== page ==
After the emancipation and coming into adulthood, Mary was 6 feet tall and weighed over 200 pounds. Mary became her own woman and traveled solely from Tennessee, up and down the Mississippi River, to Ohio, then finally to Montana where she got her nickname at the turn of the 20th Century. She earned this nickname by working for “Wells Fargo” delivering the United States Mail through adverse conditions that would have discouraged the most hardened frontiersmen of her time. All by herself, she never missed a day for 8 years, carrying the U. S. Mail and other important documents that helped settle the wild open territory of central west Montana.

    Mary had no fear of man, nor beast, and this sometimes got her into trouble. She delivered the mail regardless of the heat of the day, cold of night, wind, rain, sleet, snow, blizzards, Indians and Outlaws.

    Mary was a cigar smoking, shotgun and pistol toting Negro Woman, who even frequented saloons drinking whiskey with the men, a privilege only given to her, as a woman. However, not even this fact, sealed Mary’s credentials given to her, her credentials boasted that, “She would knockout any man with one punch”, a claim which she proved true.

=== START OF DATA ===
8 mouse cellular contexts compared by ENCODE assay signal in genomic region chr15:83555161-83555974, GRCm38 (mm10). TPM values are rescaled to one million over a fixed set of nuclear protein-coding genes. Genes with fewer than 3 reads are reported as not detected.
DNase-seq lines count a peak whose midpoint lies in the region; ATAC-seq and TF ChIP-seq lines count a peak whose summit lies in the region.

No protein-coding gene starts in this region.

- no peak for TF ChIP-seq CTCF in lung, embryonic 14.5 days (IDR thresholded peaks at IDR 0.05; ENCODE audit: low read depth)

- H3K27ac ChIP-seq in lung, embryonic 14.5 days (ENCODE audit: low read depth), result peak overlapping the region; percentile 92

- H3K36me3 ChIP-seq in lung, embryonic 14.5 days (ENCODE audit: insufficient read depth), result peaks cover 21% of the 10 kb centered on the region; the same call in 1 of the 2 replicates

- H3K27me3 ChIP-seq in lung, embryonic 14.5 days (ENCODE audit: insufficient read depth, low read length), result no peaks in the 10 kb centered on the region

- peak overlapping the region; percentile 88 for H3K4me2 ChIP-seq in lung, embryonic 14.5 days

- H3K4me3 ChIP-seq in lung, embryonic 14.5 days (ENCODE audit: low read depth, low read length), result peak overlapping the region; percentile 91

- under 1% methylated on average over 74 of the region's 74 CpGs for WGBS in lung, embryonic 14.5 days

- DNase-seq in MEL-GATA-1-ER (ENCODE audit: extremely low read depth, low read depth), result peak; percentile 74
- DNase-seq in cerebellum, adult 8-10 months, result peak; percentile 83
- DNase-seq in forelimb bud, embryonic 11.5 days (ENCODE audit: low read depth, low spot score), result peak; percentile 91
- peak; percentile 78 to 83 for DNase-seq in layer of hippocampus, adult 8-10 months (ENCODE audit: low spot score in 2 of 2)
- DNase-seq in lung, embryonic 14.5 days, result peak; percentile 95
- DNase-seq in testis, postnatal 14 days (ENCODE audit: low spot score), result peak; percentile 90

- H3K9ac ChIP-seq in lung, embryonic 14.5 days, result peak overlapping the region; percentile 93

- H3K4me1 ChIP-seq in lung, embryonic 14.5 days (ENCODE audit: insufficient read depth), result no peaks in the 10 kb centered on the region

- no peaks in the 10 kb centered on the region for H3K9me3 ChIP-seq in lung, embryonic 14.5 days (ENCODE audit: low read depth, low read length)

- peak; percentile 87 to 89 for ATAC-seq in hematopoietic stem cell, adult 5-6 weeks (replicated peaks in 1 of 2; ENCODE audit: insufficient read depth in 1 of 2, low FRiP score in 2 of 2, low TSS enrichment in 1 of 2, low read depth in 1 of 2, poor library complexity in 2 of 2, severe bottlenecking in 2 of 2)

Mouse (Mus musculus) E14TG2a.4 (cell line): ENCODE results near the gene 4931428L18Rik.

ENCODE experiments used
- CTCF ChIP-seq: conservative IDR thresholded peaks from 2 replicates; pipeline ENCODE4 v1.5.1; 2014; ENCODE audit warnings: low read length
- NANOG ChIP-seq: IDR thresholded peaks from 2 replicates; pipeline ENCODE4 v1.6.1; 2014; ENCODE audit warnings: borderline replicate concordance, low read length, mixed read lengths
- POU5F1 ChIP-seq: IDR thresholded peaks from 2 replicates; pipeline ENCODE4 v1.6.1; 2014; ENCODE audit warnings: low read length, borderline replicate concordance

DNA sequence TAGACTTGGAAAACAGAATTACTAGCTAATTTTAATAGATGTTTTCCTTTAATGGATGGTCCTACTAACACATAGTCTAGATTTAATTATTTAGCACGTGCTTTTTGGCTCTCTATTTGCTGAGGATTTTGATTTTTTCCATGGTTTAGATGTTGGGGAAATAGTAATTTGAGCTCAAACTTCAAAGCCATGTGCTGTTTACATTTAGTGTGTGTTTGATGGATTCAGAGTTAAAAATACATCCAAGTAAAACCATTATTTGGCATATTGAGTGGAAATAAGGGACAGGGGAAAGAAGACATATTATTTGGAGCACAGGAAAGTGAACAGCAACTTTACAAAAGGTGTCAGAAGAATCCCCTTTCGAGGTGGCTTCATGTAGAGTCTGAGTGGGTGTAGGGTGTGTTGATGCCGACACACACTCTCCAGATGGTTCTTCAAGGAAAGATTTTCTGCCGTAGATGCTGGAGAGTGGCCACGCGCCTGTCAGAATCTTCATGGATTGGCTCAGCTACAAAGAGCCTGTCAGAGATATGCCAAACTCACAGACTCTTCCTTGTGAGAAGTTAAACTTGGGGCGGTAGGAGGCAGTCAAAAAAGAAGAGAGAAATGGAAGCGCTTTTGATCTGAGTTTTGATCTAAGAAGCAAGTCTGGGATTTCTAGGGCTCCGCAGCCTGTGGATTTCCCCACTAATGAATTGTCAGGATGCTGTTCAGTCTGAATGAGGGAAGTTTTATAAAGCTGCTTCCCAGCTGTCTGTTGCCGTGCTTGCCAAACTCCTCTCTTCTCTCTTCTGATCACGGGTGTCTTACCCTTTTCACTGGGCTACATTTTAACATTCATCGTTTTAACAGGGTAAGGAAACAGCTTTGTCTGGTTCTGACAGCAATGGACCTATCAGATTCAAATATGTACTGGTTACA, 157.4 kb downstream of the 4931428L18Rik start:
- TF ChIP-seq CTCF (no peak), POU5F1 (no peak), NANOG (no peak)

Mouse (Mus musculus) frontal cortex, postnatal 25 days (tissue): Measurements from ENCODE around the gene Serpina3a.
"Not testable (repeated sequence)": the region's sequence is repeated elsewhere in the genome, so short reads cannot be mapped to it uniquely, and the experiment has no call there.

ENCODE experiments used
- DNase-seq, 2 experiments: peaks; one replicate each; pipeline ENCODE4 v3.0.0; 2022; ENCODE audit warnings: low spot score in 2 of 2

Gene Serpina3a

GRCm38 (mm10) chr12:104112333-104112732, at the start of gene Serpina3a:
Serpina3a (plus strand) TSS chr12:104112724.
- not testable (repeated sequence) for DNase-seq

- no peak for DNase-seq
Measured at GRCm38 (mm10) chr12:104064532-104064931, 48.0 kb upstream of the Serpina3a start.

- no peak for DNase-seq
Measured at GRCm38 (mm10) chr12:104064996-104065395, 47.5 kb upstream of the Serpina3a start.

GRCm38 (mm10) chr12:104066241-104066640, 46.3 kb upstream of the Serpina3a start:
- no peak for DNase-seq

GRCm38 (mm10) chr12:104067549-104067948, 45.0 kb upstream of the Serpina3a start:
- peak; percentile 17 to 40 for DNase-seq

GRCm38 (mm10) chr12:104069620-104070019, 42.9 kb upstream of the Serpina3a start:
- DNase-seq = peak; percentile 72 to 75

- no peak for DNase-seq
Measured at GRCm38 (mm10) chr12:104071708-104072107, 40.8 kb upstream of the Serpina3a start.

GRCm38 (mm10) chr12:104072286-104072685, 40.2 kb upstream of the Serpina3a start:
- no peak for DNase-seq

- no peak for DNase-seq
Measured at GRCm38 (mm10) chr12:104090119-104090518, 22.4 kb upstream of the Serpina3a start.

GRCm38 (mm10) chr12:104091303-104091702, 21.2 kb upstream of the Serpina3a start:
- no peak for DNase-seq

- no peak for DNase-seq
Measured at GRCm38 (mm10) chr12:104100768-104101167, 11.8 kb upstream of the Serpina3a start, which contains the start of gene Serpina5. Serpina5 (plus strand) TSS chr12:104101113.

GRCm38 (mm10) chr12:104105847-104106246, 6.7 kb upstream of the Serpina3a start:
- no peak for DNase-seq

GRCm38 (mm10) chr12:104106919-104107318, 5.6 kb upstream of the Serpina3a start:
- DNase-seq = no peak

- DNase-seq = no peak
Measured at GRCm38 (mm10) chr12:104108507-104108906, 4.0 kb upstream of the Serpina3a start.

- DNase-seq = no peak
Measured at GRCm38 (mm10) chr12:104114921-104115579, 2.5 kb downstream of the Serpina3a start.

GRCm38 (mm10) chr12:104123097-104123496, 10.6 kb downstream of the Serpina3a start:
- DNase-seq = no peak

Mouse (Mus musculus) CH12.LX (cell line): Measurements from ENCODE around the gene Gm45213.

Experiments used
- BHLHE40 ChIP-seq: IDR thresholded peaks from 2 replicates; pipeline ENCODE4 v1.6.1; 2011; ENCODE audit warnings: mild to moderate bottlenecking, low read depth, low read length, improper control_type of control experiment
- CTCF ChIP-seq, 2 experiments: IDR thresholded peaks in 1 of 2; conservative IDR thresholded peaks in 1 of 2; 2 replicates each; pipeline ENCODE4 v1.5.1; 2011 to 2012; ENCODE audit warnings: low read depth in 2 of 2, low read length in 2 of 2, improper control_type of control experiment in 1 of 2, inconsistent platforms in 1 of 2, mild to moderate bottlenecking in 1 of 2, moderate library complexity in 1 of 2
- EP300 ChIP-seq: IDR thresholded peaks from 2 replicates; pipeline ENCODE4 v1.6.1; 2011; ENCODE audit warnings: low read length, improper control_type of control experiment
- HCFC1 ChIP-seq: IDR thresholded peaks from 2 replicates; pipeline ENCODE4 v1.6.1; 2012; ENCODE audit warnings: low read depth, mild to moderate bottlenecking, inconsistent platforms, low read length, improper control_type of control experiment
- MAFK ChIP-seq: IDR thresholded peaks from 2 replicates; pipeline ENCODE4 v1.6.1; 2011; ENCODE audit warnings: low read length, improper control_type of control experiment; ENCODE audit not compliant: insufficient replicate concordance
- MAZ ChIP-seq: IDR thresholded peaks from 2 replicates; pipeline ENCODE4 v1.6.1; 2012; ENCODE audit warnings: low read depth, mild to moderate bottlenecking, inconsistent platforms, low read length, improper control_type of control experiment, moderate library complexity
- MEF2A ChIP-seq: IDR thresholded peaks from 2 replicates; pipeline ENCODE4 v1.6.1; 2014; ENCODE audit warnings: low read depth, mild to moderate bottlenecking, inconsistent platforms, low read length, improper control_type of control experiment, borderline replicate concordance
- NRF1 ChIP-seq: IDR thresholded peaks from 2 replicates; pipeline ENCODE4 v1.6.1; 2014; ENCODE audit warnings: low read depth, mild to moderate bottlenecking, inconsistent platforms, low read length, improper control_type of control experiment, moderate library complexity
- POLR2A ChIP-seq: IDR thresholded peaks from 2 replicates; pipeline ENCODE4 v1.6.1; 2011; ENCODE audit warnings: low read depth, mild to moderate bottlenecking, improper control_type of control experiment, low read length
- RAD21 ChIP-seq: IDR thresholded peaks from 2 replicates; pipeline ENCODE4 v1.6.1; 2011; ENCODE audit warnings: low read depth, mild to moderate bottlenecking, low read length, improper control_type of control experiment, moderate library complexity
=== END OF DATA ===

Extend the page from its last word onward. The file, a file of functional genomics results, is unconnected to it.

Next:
Her fame was so acclaimed, even the Actor, Gary Cooper, two time Academy Award Winner, told a story about her in 1959 which appeared in Ebony Magazine that same year. While, Annie Oakley and Martha Canary (Calamity Jane) were creating their history with Buffalo Bill, Stagecoach Mary was making “her Epic Journey!”

    Despite Mary’s hardness, she had another side of her, a kindness so strong, even today, in the beginning of the 21st Century, the town of Cascade, Montana, and other surrounding communities celebrate her birthday.

    The Epic movie is in pre-production mode. Check out website at http://www.stagecoachmary.net

  2. Hello Yellow Rose.

    Beautiful and Fantastic…you are doing a great service to American History, African-American/Black History, our history, not his-story.

    “If a race has no history, if it has no worthwhile tradition, it becomes a negligible factor in the thought of the world, and it stands in danger of being exterminated.” Dr. Carter G. Woodson 1875 -1950

    “A people without the knowledge of their past history, origin and culture is like a tree without roots.” Marcus Garvey 1887 – 1940

    “A tree without roots can not bare fruit and will die.” Erich Martin Hicks 1952 – Present

    Spread the word.

    Peace.

  3. It is interesting how the lyrics have changed to suit the purpose. Thanks for sharing Tiff.